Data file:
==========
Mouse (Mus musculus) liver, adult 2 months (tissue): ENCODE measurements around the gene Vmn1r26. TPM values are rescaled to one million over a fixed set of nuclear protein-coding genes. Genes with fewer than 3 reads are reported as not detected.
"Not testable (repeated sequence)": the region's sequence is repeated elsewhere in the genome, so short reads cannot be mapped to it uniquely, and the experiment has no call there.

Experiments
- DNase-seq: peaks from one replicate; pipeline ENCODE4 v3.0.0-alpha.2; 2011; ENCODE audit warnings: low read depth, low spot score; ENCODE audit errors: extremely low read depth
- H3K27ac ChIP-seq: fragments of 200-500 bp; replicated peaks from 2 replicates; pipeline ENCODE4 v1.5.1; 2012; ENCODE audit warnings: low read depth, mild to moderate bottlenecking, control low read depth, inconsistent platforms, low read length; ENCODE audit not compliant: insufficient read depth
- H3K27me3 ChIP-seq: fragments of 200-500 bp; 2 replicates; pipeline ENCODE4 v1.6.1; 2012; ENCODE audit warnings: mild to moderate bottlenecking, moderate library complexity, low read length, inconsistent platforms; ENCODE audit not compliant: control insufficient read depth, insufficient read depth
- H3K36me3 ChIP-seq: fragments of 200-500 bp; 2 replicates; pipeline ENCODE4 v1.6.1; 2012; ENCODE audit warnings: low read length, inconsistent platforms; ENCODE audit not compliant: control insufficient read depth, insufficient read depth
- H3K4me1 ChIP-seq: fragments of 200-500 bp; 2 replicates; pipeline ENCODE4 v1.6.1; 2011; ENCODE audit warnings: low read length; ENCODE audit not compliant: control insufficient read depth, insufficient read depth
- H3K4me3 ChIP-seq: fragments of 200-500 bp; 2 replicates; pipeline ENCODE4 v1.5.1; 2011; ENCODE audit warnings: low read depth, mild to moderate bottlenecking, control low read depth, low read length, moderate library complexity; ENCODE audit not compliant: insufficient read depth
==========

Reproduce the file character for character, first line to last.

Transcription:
Mouse (Mus musculus) liver, adult 2 months (tissue): ENCODE measurements around the gene Vmn1r26. TPM values are rescaled to one million over a fixed set of nuclear protein-coding genes. Genes with fewer than 3 reads are reported as not detected.
"Not testable (repeated sequence)": the region's sequence is repeated elsewhere in the genome, so short reads cannot be mapped to it uniquely, and the experiment has no call there.

Experiments
- DNase-seq: peaks from one replicate; pipeline ENCODE4 v3.0.0-alpha.2; 2011; ENCODE audit warnings: low read depth, low spot score; ENCODE audit errors: extremely low read depth
- H3K27ac ChIP-seq: fragments of 200-500 bp; replicated peaks from 2 replicates; pipeline ENCODE4 v1.5.1; 2012; ENCODE audit warnings: low read depth, mild to moderate bottlenecking, control low read depth, inconsistent platforms, low read length; ENCODE audit not compliant: insufficient read depth
- H3K27me3 ChIP-seq: fragments of 200-500 bp; 2 replicates; pipeline ENCODE4 v1.6.1; 2012; ENCODE audit warnings: mild to moderate bottlenecking, moderate library complexity, low read length, inconsistent platforms; ENCODE audit not compliant: control insufficient read depth, insufficient read depth
- H3K36me3 ChIP-seq: fragments of 200-500 bp; 2 replicates; pipeline ENCODE4 v1.6.1; 2012; ENCODE audit warnings: low read length, inconsistent platforms; ENCODE audit not compliant: control insufficient read depth, insufficient read depth
- H3K4me1 ChIP-seq: fragments of 200-500 bp; 2 replicates; pipeline ENCODE4 v1.6.1; 2011; ENCODE audit warnings: low read length; ENCODE audit not compliant: control insufficient read depth, insufficient read depth
- H3K4me3 ChIP-seq: fragments of 200-500 bp; 2 replicates; pipeline ENCODE4 v1.5.1; 2011; ENCODE audit warnings: low read depth, mild to moderate bottlenecking, control low read depth, low read length, moderate library complexity; ENCODE audit not compliant: insufficient read depth